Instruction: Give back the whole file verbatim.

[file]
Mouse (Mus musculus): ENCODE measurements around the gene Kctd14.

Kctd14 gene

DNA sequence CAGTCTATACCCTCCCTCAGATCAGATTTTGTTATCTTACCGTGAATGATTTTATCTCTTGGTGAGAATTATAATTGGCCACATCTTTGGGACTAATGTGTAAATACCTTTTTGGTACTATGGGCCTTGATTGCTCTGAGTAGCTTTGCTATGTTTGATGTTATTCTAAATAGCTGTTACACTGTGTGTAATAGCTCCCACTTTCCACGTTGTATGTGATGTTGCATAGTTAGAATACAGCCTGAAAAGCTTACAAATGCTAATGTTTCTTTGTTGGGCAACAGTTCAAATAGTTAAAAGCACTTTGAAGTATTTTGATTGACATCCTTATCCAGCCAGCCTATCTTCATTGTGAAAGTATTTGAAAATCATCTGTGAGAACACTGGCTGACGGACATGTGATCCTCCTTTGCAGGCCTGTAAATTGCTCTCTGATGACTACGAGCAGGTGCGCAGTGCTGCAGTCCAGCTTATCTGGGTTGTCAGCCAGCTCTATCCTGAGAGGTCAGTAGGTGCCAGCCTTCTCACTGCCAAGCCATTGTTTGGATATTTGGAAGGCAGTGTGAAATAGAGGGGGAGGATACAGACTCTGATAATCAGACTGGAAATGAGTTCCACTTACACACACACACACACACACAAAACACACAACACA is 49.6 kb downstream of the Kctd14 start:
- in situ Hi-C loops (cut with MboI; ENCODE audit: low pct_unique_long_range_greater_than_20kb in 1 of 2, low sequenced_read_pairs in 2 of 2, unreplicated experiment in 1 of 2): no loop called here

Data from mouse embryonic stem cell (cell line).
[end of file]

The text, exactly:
Mouse (Mus musculus): ENCODE measurements around the gene Kctd14.

Kctd14 gene

DNA sequence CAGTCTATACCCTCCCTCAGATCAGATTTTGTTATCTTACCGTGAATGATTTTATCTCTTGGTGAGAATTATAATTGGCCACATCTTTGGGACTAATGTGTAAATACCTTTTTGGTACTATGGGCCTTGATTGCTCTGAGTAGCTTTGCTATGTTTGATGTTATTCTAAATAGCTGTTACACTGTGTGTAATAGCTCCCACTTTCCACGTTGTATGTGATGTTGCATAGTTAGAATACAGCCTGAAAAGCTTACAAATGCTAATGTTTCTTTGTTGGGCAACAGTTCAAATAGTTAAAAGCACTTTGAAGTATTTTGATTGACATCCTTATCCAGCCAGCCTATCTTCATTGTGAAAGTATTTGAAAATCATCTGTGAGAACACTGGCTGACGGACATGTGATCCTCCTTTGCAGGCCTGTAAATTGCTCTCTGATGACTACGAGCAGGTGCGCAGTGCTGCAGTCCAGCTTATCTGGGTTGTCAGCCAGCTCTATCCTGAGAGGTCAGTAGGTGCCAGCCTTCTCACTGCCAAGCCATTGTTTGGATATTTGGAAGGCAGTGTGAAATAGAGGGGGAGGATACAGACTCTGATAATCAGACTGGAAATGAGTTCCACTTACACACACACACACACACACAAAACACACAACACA is 49.6 kb downstream of the Kctd14 start:
- in situ Hi-C loops (cut with MboI; ENCODE audit: low pct_unique_long_range_greater_than_20kb in 1 of 2, low sequenced_read_pairs in 2 of 2, unreplicated experiment in 1 of 2): no loop called here

Data from mouse embryonic stem cell (cell line).